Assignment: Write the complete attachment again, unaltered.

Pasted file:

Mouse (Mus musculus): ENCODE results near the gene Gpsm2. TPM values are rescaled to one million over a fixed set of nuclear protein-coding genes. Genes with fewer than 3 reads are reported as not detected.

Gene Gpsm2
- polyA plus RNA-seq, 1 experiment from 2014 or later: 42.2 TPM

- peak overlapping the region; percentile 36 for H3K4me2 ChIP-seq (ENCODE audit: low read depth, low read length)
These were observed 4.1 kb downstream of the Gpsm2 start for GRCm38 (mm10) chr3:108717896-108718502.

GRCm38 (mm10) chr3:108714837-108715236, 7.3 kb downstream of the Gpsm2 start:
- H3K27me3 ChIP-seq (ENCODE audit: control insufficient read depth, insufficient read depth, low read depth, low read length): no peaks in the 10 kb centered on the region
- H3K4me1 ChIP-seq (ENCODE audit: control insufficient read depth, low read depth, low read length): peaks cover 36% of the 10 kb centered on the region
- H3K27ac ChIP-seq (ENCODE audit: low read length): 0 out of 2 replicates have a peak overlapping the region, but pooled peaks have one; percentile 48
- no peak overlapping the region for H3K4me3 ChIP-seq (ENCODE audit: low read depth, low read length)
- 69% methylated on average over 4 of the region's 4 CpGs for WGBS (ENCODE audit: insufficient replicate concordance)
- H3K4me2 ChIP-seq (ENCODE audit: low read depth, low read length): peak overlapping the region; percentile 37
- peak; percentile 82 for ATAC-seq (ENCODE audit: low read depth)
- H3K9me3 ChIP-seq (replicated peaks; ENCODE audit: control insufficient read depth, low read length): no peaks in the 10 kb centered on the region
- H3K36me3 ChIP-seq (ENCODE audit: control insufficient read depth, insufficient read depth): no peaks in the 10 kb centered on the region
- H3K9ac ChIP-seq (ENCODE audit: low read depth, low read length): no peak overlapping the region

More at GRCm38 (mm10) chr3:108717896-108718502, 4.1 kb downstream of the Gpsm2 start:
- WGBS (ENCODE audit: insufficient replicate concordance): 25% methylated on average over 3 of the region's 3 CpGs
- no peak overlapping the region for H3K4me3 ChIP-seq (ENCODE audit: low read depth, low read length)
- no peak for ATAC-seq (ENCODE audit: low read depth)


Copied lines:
Mouse (Mus musculus): ENCODE results near the gene Gpsm2. TPM values are rescaled to one million over a fixed set of nuclear protein-coding genes. Genes with fewer than 3 reads are reported as not detected.

Gene Gpsm2
- polyA plus RNA-seq, 1 experiment from 2014 or later: 42.2 TPM

- peak overlapping the region; percentile 36 for H3K4me2 ChIP-seq (ENCODE audit: low read depth, low read length)
These were observed 4.1 kb downstream of the Gpsm2 start for GRCm38 (mm10) chr3:108717896-108718502.

GRCm38 (mm10) chr3:108714837-108715236, 7.3 kb downstream of the Gpsm2 start:
- H3K27me3 ChIP-seq (ENCODE audit: control insufficient read depth, insufficient read depth, low read depth, low read length): no peaks in the 10 kb centered on the region
- H3K4me1 ChIP-seq (ENCODE audit: control insufficient read depth, low read depth, low read length): peaks cover 36% of the 10 kb centered on the region
- H3K27ac ChIP-seq (ENCODE audit: low read length): 0 out of 2 replicates have a peak overlapping the region, but pooled peaks have one; percentile 48
- no peak overlapping the region for H3K4me3 ChIP-seq (ENCODE audit: low read depth, low read length)
- 69% methylated on average over 4 of the region's 4 CpGs for WGBS (ENCODE audit: insufficient replicate concordance)
- H3K4me2 ChIP-seq (ENCODE audit: low read depth, low read length): peak overlapping the region; percentile 37
- peak; percentile 82 for ATAC-seq (ENCODE audit: low read depth)
- H3K9me3 ChIP-seq (replicated peaks; ENCODE audit: control insufficient read depth, low read length): no peaks in the 10 kb centered on the region
- H3K36me3 ChIP-seq (ENCODE audit: control insufficient read depth, insufficient read depth): no peaks in the 10 kb centered on the region
- H3K9ac ChIP-seq (ENCODE audit: low read depth, low read length): no peak overlapping the region

More at GRCm38 (mm10) chr3:108717896-108718502, 4.1 kb downstream of the Gpsm2 start:
- WGBS (ENCODE audit: insufficient replicate concordance): 25% methylated on average over 3 of the region's 3 CpGs
- no peak overlapping the region for H3K4me3 ChIP-seq (ENCODE audit: low read depth, low read length)
- no peak for ATAC-seq (ENCODE audit: low read depth)